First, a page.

Thursday, 13 December 2012

Emerging Technologies

Emerging technologies could have important economic implications.
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In the history of technology, emerging technologies are contemporary advances and innovation in various fields of technology. Various converging technologies have emerged in the technological convergence of different systems evolving towards similar goals. Convergence can refer to previously separate technologies such as voice (and telephony features), data (and productivity applications) and video that now share resources and interact with each other, creating new efficiencies.
Emerging technologies are those technical innovations which represent progressive developments within a field for competitive advantage;[1] converging technologies represent previously distinct fields which are in some way moving towards stronger inter-connection and similar goals. However, the opinion on the degree of impact, status and economic viability of several emerging and converging technologies vary.


[edit] History

Over centuries, innovative methods and new technologies are developed and opened up. Some of these technologies are due to theoretical research, others commercial research and development.
Technological growth includes incremental developments and disruptive technologies. An example of the former was the gradual roll-out of DVD as a development intended to follow on from the previous optical technology Compact Disc. By contrast, disruptive technologies are those where a new method replaces the previous technology and make it redundant, for example the replacement of horse drawn carriages by automobiles.
Emerging technologies in general denote significant technology developments that broach new territory in some significant way in their field. Examples of currently emerging technologies include information technology, nanotechnology, biotechnology, cognitive science, robotics, and artificial intelligence.[2]

[edit] Debate over emerging technologies

Many writers, including computer scientist Bill Joy, have identified clusters of technologies that they consider critical to humanity's future. Joy warns that the technology could be used by elites for good or evil. They could use it as "good shepherds" for the rest of humanity, or decide everyone else is superfluous and push for mass extinction of those made unnecessary by technology.[3] Advocates of the benefits of technological change typically see emerging and converging technologies as offering hope for the betterment of the human condition. However, critics of the risks of technological change, and even some advocates such as transhumanist philosopher Nick Bostrom, warn that some of these technologies could pose dangers, perhaps even contribute to the extinction of humanity itself; i.e., some of them could involve existential risks.[4][5]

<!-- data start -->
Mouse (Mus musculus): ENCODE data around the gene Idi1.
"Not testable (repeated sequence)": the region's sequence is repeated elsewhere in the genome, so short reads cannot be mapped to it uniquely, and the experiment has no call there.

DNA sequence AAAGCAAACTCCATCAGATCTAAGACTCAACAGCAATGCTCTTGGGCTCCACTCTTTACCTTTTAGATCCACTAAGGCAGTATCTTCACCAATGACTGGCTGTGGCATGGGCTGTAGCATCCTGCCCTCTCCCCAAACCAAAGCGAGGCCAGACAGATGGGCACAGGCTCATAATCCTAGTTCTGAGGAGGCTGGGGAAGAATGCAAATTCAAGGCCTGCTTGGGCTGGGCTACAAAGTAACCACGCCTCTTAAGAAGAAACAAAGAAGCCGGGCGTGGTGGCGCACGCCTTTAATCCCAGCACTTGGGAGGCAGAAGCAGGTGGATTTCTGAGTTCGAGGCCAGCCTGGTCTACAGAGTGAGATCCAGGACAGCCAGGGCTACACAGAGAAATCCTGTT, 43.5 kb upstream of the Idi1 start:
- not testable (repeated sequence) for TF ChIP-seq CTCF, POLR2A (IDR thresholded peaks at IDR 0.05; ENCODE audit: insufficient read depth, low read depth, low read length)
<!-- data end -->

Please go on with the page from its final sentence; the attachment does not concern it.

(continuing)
Much ethical debate centers on issues of distributive justice in allocating access to beneficial forms of technology. Some thinkers, such as environmental ethicist Bill McKibben, oppose the continuing development of advanced technology partly out of fear that its benefits will be distributed unequally in ways that could worsen the plight of the poor.[6] By contrast, inventor Ray Kurzweil is among techno-utopians who believe that emerging and converging technologies could and will eliminate poverty and abolish suffering.[7]
Some analysts such as Martin Ford, author of The Lights in the Tunnel: Automation, Accelerating Technology and the Economy of the Future,[8] argue that as information technology advances, robots and other forms of automation will ultimately result in significant unemployment as machines and software begin to match and exceed the capability of workers to perform most routine jobs.
As robotics and artificial intelligence develop further, even many skilled jobs may be threatened. Technologies such as machine learning[9] may ultimately allow computers to do many knowledge-based jobs that require significant education. This may result in substantial unemployment at all skill levels, stagnant or falling wages for most workers, and increased concentration of income and wealth as the owners of capital capture an ever larger fraction of the economy. This in turn could lead to depressed consumer spending and economic growth as the bulk of the population lacks sufficient discretionary income to purchase the products and services produced by the economy.[10]